Within all this, I see no true assurance of salvation.  I know unconditional eternal security advocates teach that they have the assurance of their salvation above those of us who hold to individual apostasy but I don’t see it.  Allow me to explain.  The unconditional eternal security view is that a person is “once saved, always saved” so long as they don’t go back to living in sin less they prove they were never saved to begin with.  A person living under this, when confronted with temptation to sin, has two choices.  First, a person can choose to sin but this might mean that they are not truly saved.  Or secondly, they can choose not to sin but if they are a true child of God, the sin would not matter in the first place.  So the unconditional security believer is faced with a choice here and its not biblical.  They can either embrace the idea that a person sinning (even for a season) is not truly saved or they can embrace the idea that sin has no power over the child of God no matter what.  I have seen both played out.  Both lead to lack of assurance.

The reason that sinning leads to a lack of assurance is simple: sin destroys and kills (Romans 6:23; James 1:12-15).  Sin separates us from God (Isaiah 59:2).  Sin is to be avoided at all cost (Matthew 5:29-30).  We are told to not sin (1 John 2:1).  We are told to stop sinning (1 Corinthians 15:34).  The grace of God doesn’t allow for us to live in sin anymore (Titus 2:11-12) and the grace of God allows us to flee from sin now that we are baptized into Christ (Romans 6).  Nowhere in the New Testament is assurance given to anyone living in sin.  In fact, Jesus told the woman caught in adultery to leave her life of sin (John 8:11).  Jesus told the man healed in John 5:7-9 to not sin anymore so that nothing worse happens to him (John 5:14).  That is pretty strong words.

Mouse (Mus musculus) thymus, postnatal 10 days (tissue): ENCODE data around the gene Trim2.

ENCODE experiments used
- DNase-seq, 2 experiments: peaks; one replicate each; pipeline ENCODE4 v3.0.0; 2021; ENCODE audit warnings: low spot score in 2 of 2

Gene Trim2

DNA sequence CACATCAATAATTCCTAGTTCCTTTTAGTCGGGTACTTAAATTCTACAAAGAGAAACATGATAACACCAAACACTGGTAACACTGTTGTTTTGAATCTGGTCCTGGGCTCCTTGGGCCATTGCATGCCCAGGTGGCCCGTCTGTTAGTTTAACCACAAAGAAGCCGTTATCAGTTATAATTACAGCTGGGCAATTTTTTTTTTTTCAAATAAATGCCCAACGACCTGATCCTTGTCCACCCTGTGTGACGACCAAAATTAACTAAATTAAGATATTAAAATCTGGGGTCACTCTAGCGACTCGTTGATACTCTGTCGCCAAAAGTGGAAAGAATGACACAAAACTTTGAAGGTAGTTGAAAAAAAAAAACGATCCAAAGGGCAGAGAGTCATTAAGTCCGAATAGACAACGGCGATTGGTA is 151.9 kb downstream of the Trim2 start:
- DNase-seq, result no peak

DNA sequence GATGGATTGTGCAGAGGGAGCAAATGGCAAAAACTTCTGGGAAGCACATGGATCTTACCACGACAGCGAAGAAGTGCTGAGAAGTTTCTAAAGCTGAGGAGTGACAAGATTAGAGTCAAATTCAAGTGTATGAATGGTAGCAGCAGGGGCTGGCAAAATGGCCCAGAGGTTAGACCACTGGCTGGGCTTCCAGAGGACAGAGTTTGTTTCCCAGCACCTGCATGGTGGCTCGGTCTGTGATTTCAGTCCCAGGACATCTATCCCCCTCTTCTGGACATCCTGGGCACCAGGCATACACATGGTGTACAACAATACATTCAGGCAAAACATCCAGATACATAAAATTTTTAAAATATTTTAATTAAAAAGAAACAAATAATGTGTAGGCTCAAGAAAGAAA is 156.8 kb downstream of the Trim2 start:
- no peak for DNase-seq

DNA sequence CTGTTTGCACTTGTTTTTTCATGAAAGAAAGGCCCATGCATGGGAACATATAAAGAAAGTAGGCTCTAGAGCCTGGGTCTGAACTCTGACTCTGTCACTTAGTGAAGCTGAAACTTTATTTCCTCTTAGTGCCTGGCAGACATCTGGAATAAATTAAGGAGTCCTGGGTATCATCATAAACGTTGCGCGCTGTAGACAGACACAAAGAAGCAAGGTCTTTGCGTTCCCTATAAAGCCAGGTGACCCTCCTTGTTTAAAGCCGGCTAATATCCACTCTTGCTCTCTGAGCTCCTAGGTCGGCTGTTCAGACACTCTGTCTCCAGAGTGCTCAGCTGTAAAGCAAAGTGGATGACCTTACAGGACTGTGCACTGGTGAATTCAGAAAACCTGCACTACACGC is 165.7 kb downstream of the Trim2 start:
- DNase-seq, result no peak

Yet the true security of the believer is found in one place: in following Jesus.  Jesus taught in Matthew 22:37-39 that we are to love God with all our hearts, soul, and mind and to love our neighbors as ourselves.  I suppose none of us would say that we do that perfectly.  I don’t.  Yet Jesus still loves me.  He proved His love on the cross when He suffered and died for my sins (Romans 5:8-9).  Jesus gave His life for my sins (John 3:16) so that I could have peace with God through His blood (Romans 5:1; Ephesians 1:7; 2:14).  The blood of Jesus is what washes my sins away by the grace of God and as I abide in Christ though faith, the blood of Jesus continues to wash me (1 John 1:7).  True security is not found in me simply not sinning.  True security is found in Jesus Christ, the author and finisher of my faith (Hebrews 12:1-2).  True security is found in abiding in Jesus and not merely me trying not to sin anymore (John 8:31-32).  True security is found when I keep my eyes on Jesus as my great high priest and not on my works (Hebrews 7:25).  True security is found by loving Jesus and abiding in Him through faith (Romans 8:37-39).